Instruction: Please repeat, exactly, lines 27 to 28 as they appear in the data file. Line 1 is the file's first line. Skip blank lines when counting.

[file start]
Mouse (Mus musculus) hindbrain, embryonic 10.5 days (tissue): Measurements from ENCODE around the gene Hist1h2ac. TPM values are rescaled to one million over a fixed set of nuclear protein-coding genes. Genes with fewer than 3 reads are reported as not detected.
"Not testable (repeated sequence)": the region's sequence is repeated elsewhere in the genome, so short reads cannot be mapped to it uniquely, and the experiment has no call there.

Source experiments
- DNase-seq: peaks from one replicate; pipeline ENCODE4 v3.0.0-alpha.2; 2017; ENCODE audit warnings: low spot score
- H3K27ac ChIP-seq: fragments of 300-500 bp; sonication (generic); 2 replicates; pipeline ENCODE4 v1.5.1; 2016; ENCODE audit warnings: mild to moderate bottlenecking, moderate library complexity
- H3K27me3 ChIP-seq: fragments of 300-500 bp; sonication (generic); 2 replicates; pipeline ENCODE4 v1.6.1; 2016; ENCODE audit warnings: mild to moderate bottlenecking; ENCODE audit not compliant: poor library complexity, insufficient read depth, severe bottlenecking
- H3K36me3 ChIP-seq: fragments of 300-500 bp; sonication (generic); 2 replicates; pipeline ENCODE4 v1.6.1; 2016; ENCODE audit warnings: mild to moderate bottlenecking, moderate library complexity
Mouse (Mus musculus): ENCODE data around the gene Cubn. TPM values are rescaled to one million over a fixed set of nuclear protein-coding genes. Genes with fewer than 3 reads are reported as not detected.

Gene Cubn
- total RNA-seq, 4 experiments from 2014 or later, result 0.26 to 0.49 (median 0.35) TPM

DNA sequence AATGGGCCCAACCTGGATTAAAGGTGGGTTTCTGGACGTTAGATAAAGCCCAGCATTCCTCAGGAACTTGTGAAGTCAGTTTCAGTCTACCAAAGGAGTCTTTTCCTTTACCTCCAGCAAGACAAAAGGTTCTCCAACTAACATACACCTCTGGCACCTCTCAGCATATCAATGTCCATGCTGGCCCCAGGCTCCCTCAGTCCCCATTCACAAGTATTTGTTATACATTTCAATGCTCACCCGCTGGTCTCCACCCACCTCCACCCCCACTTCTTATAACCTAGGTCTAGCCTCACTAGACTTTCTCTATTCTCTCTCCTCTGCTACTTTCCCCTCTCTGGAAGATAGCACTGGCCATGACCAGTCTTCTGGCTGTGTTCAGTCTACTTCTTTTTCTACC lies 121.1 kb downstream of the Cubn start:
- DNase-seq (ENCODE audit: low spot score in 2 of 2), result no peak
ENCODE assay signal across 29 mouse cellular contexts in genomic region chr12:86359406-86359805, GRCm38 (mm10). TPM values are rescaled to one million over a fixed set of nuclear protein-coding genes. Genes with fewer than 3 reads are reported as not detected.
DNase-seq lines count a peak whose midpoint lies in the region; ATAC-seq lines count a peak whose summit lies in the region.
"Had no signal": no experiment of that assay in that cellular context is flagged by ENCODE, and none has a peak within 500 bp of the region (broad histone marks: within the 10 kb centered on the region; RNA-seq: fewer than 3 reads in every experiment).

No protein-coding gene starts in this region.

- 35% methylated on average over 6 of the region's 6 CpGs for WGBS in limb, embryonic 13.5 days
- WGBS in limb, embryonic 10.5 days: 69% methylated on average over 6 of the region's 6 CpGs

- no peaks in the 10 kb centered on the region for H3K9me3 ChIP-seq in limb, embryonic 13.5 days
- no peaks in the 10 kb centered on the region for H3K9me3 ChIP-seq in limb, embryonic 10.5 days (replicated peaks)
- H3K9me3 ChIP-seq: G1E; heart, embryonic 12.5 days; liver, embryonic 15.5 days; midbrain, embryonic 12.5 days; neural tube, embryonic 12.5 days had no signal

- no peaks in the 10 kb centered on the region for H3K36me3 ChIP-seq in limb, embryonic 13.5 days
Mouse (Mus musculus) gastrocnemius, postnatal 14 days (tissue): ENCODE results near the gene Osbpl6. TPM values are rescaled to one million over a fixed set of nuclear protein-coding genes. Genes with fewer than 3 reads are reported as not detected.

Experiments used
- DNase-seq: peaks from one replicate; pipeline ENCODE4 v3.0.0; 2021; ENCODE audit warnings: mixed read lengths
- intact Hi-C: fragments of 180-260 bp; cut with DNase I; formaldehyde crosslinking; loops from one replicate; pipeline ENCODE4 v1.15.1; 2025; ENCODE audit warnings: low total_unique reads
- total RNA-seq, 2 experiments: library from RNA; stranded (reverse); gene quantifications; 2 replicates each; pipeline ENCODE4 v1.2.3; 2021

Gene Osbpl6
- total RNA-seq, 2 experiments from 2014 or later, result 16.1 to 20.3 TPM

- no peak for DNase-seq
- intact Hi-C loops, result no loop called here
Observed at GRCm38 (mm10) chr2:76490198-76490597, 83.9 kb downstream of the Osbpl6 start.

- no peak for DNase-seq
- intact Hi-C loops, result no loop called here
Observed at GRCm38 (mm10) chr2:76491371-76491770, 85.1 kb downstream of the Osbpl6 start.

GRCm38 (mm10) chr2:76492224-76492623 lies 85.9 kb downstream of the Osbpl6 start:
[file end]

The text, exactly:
- total RNA-seq, 2 experiments: library from RNA; stranded (reverse); gene quantifications; 2 replicates each; pipeline ENCODE4 v1.2.3; 2021

Gene Osbpl6